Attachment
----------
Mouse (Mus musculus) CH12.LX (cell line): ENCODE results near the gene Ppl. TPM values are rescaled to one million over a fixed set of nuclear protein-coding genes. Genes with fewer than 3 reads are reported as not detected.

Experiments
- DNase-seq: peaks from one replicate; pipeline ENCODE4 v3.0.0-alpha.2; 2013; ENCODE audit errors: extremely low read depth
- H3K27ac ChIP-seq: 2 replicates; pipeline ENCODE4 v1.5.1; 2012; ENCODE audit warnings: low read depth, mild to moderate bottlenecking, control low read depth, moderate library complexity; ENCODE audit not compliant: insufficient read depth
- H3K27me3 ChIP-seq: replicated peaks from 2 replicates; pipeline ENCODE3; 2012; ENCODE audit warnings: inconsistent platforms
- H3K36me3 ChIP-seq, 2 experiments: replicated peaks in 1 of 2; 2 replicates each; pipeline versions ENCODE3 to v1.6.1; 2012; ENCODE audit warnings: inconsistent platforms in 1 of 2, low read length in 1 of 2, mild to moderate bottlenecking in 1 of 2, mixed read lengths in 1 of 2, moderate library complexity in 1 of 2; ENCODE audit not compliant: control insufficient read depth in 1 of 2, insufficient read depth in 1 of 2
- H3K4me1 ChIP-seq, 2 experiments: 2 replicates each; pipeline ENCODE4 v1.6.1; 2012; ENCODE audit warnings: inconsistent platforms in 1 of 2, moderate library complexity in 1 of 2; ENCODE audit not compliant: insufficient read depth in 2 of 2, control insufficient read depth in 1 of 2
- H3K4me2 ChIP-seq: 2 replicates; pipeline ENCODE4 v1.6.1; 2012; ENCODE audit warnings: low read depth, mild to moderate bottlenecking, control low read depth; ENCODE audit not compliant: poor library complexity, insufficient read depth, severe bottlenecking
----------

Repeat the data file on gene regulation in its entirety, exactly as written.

Mouse (Mus musculus) CH12.LX (cell line): ENCODE results near the gene Ppl. TPM values are rescaled to one million over a fixed set of nuclear protein-coding genes. Genes with fewer than 3 reads are reported as not detected.

Experiments
- DNase-seq: peaks from one replicate; pipeline ENCODE4 v3.0.0-alpha.2; 2013; ENCODE audit errors: extremely low read depth
- H3K27ac ChIP-seq: 2 replicates; pipeline ENCODE4 v1.5.1; 2012; ENCODE audit warnings: low read depth, mild to moderate bottlenecking, control low read depth, moderate library complexity; ENCODE audit not compliant: insufficient read depth
- H3K27me3 ChIP-seq: replicated peaks from 2 replicates; pipeline ENCODE3; 2012; ENCODE audit warnings: inconsistent platforms
- H3K36me3 ChIP-seq, 2 experiments: replicated peaks in 1 of 2; 2 replicates each; pipeline versions ENCODE3 to v1.6.1; 2012; ENCODE audit warnings: inconsistent platforms in 1 of 2, low read length in 1 of 2, mild to moderate bottlenecking in 1 of 2, mixed read lengths in 1 of 2, moderate library complexity in 1 of 2; ENCODE audit not compliant: control insufficient read depth in 1 of 2, insufficient read depth in 1 of 2
- H3K4me1 ChIP-seq, 2 experiments: 2 replicates each; pipeline ENCODE4 v1.6.1; 2012; ENCODE audit warnings: inconsistent platforms in 1 of 2, moderate library complexity in 1 of 2; ENCODE audit not compliant: insufficient read depth in 2 of 2, control insufficient read depth in 1 of 2
- H3K4me2 ChIP-seq: 2 replicates; pipeline ENCODE4 v1.6.1; 2012; ENCODE audit warnings: low read depth, mild to moderate bottlenecking, control low read depth; ENCODE audit not compliant: poor library complexity, insufficient read depth, severe bottlenecking